An unwelcome reminder of why 'the law is an ass'
Every now and again we are reminded of the truth of the expression, "The law is an ass."
Ever since Aquitaine Investment Advisors moved into new premises in June, it has been receiving hand-delivered legal documents: writs, bundles of skeleton arguments from two law firms - Simmons & Simmons and Howse Williams Bowers. However, the respondents no longer occupy the premises.
Aquitaine has told the messengers and emailed the chief operating officers of both law companies informing them of the situation. But still the documents have kept arriving.
"We tell both firms' delivery employees that the service is incorrect - their response is simply: 'We know this, just throw them away'," writes Aquitaine's group managing director, Marlene Whittman. She added, "I can't do that. It's not the right way to treat sensitive legal documents."
She began to wonder about the professionalism of these two law firms.
However, Kevin Bowers, a senior partner with Howse Williams Bowers, told Lai See that much as he regrets the situation, there is nothing he can do about it. His company represents the liquidator of Wing Fai Construction. Two of the defendants are acting in person and have given their previous office premises, now occupied by Aquitaine, as their address for serving documents. The defendants in question have disappeared. "Until they change that address, I have no option but to keep sending documents there even though I know they are not there. It's a court rule. I'm under a court direction to carry on doing it," says Bowers.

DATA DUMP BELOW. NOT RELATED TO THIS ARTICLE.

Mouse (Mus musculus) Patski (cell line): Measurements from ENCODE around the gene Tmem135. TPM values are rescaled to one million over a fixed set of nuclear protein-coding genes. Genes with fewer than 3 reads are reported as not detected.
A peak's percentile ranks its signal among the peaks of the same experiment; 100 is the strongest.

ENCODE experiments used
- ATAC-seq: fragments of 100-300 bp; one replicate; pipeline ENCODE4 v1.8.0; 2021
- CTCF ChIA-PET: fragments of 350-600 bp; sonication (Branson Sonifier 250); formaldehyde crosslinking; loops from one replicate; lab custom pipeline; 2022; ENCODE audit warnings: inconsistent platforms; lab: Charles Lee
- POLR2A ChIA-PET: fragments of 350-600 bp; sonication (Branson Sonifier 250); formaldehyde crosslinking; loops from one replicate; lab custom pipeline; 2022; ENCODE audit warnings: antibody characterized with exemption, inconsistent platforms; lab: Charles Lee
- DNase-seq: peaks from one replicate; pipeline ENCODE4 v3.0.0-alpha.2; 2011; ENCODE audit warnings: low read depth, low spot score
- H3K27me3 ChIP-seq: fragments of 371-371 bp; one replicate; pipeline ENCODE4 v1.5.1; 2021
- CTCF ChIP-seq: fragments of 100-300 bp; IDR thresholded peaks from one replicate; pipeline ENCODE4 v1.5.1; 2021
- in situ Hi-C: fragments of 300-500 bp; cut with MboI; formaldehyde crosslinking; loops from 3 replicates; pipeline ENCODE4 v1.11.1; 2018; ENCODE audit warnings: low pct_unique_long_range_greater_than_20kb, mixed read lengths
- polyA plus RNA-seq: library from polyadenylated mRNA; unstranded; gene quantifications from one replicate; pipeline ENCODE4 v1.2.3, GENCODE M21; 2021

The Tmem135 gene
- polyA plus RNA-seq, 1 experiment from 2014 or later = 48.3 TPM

He concedes that it's unfortunate for Whitman and he wishes he could send them somewhere else. But the law is the law, and from time to time it's an ass.
It's a poor show if you fall asleep on the job. But if you're an air traffic controller, it's pretty serious. But this is what happened at Wuhan airport recently. A China Eastern Airlines Boeing 737 was preparing to land, reports AFP, but had no response from the air traffic control tower for 12 minutes. The plane landed safely but "because air traffic control was asleep on duty, [the plane] called many times," civil aviation authorities said in a statement quoted by the business magazine Caijing. "But there was no reply, and no contact could be made with the control tower."
Citing a separate investigation, Caijing said two controllers had fallen asleep. The incident happened on July 8 and the statement was dated July 29 but there was no explanation for the delay in making it public. The report triggered online anger at the danger the incident posed for air safety. "Such serious consequences. Should let him sleep as much as he wants in prison," said one post.
In our piece of July 31 headed "Tycoon bids for a piece of Central Police Station project", we wrote that two of the bidders that submitted a proposal to operate the contemporary art element of the project were "ruled out on a technicality because they were not set up as non profit-organisations".
However, the bidder mentioned, a consortium which included Asia Arts Archive, Para Site, the Hong Kong Arts Festival, the Ink Society and the School of Architecture of the Chinese University of Hong Kong are in fact all set up as non-profit organisations, and with the exception of the latter have charitable status.
The technicality which made the consortium ineligible for consideration was that it was not registered as a special purpose company.
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